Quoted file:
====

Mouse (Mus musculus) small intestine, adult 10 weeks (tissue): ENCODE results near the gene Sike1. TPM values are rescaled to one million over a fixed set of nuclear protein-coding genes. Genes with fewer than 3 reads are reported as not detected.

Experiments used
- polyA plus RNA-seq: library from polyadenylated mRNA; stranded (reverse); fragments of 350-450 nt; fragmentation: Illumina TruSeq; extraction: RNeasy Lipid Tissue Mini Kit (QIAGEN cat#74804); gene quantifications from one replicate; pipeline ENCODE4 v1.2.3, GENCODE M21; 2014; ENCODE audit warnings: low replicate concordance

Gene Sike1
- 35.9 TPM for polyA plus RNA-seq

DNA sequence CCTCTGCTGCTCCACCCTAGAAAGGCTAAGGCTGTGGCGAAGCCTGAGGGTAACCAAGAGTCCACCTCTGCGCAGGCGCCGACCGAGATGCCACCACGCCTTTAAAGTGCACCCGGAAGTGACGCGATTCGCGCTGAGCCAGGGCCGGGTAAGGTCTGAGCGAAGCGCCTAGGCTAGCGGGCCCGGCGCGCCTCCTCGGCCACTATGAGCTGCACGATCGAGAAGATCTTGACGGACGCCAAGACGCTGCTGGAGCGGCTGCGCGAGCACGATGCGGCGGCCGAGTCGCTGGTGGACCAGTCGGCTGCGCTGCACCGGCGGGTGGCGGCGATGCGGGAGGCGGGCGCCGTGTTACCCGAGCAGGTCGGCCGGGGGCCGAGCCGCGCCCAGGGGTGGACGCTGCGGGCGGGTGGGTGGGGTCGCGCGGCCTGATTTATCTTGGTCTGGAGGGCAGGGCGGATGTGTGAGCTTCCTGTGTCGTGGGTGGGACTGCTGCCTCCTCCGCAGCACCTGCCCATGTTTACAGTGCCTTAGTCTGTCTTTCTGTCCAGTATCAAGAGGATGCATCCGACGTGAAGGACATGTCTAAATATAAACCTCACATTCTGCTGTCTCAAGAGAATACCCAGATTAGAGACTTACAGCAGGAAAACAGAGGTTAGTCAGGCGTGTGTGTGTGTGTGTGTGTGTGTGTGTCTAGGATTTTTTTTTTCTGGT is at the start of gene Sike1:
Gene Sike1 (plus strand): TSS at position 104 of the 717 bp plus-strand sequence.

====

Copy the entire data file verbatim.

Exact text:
Mouse (Mus musculus) small intestine, adult 10 weeks (tissue): ENCODE results near the gene Sike1. TPM values are rescaled to one million over a fixed set of nuclear protein-coding genes. Genes with fewer than 3 reads are reported as not detected.

Experiments used
- polyA plus RNA-seq: library from polyadenylated mRNA; stranded (reverse); fragments of 350-450 nt; fragmentation: Illumina TruSeq; extraction: RNeasy Lipid Tissue Mini Kit (QIAGEN cat#74804); gene quantifications from one replicate; pipeline ENCODE4 v1.2.3, GENCODE M21; 2014; ENCODE audit warnings: low replicate concordance

Gene Sike1
- 35.9 TPM for polyA plus RNA-seq

DNA sequence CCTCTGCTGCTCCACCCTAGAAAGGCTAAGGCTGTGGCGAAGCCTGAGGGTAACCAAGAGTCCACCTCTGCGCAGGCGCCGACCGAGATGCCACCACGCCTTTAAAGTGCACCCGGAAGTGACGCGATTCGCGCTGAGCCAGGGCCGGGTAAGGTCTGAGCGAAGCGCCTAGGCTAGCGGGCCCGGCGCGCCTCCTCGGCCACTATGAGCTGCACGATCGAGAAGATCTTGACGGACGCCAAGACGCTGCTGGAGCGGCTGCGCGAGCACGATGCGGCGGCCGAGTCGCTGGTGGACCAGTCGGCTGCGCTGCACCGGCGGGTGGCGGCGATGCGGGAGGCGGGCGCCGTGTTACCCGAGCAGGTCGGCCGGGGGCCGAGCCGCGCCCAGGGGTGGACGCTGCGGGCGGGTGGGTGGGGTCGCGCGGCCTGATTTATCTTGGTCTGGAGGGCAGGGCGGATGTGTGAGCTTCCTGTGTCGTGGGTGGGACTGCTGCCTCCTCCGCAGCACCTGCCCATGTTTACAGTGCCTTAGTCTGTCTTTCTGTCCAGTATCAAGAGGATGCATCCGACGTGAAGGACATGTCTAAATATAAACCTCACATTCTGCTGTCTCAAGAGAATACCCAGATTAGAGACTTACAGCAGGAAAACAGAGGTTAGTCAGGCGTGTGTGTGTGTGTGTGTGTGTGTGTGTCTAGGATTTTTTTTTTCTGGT is at the start of gene Sike1:
Gene Sike1 (plus strand): TSS at position 104 of the 717 bp plus-strand sequence.